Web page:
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What lurks in what you eat

Dorothy Hae Eun Min//October 4, 2012

What lurks in what you eat

By Dorothy Hae Eun Min

//October 4, 2012

A couple months ago when it was particularly oppressive outside, I would have paid a good amount of money to don some sort of ice jacket for the walk between the metro and my office. For breakfast, I wanted everything to be cold, so one day, I chose an iced coffee and some fruit. Shortly thereafter, I was whining to my “better” half about how hot it was outside and that I had scarfed down some watermelon and cantaloupe to cool down from my less-than-a-mile jaunt.

“You ate cantaloupe?” he said, gasping in horror.

“Yes, why?”

“A bunch of cantaloupe just got recalled all over the East Coast and South.”

I felt my stomach grumble with nausea. Listeria is not to be messed with because it causes meningitis and sepsis. I immediately wanted to expunge all fruit I had happily consumed just 45 minutes ago.

As I read more about the offending bacteria, I discovered that the July incident was not an isolated one. It happened again in August, when a farm in Indiana was the source of a salmonella outbreak that involved 178 reported illnesses. Out of the 178 reported cases, 62 of them required hospitalization. As I made a mental note to never eat melons again (which I have not upheld by the way), I also told myself that I needed to transition into a career involving FDA investigations, or food and beverage litigation.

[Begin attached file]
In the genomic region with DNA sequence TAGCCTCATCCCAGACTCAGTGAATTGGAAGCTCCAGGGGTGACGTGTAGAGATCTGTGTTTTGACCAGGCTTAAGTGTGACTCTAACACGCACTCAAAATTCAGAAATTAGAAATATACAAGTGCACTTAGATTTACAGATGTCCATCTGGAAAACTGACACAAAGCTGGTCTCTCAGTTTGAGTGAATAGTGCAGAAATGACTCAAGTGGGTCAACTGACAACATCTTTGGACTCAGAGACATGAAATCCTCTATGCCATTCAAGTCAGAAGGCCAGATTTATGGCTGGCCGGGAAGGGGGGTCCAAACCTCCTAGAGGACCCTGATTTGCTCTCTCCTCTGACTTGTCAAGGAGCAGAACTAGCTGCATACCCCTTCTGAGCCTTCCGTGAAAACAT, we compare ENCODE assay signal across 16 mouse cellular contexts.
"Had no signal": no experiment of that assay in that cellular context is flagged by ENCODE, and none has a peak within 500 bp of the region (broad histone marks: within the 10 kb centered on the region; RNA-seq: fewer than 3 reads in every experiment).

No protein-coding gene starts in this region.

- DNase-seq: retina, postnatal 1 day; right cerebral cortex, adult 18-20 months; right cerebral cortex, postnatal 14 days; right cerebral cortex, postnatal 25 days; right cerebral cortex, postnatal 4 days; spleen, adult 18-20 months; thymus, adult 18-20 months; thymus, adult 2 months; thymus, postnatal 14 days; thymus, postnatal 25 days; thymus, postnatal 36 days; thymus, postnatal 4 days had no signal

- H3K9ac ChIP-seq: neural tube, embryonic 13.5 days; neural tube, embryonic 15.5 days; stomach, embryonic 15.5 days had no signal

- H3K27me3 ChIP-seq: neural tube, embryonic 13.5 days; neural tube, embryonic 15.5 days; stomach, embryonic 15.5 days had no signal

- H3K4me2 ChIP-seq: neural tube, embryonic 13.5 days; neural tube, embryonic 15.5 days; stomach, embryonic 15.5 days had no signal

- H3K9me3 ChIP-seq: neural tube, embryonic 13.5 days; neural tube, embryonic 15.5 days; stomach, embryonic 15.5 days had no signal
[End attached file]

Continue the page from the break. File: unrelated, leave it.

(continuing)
I try to buy organic whenever it is possible, especially to avoid produce that may be heavily laden with pesticide residue. S0 I was surprised by the results of a study conducted at Stanford that found that organic foods were not healthier or more nutritious than their non-organic counterparts.

“Some believe that organic food is always healthier and more nutritious,” one of the researchers said. “We were a little surprised that we didn’t find that.”

I was baffled by the purpose of this study and its conclusions. You did a study to differentiate the health benefits of an organic fruit or vegetable versus a non-organic one, and your results end up showing that the nutritional benefits of said apple or orange are the same? This may be because the real reason most people aim to buy organic products is to avoid the pesticides, antibiotics, or any other chemicals that can often be involved in the growing or raising process of conventional produce or livestock.

What do you think? Have you gravitated toward buying organic produce or meats? Have you had any experience researching the requirements of the USDA organic certification of approval? Do you think that some “organic” or “natural” labels are false advertising?


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